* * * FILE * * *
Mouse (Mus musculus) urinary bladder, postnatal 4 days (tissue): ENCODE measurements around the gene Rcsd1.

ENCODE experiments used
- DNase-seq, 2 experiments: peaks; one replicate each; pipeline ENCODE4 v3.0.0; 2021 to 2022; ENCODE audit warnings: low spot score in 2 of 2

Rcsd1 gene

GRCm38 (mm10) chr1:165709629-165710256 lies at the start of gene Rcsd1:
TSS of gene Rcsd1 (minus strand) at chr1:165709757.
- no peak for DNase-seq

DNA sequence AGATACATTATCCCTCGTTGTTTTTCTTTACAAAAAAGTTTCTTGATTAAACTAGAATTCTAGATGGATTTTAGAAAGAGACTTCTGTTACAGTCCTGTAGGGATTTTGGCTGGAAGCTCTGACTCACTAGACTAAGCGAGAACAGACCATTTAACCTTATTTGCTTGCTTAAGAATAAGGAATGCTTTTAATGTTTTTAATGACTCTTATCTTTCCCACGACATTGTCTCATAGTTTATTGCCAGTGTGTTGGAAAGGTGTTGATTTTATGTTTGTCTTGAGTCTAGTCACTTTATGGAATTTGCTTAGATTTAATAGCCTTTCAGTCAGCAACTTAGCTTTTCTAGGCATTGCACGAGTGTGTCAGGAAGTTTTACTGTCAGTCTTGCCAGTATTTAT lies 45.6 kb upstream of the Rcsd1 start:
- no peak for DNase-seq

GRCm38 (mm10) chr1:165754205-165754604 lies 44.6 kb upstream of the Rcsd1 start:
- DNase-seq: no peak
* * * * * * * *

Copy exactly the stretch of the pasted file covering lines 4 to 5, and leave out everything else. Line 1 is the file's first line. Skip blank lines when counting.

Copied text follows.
Rcsd1 gene

GRCm38 (mm10) chr1:165709629-165710256 lies at the start of gene Rcsd1: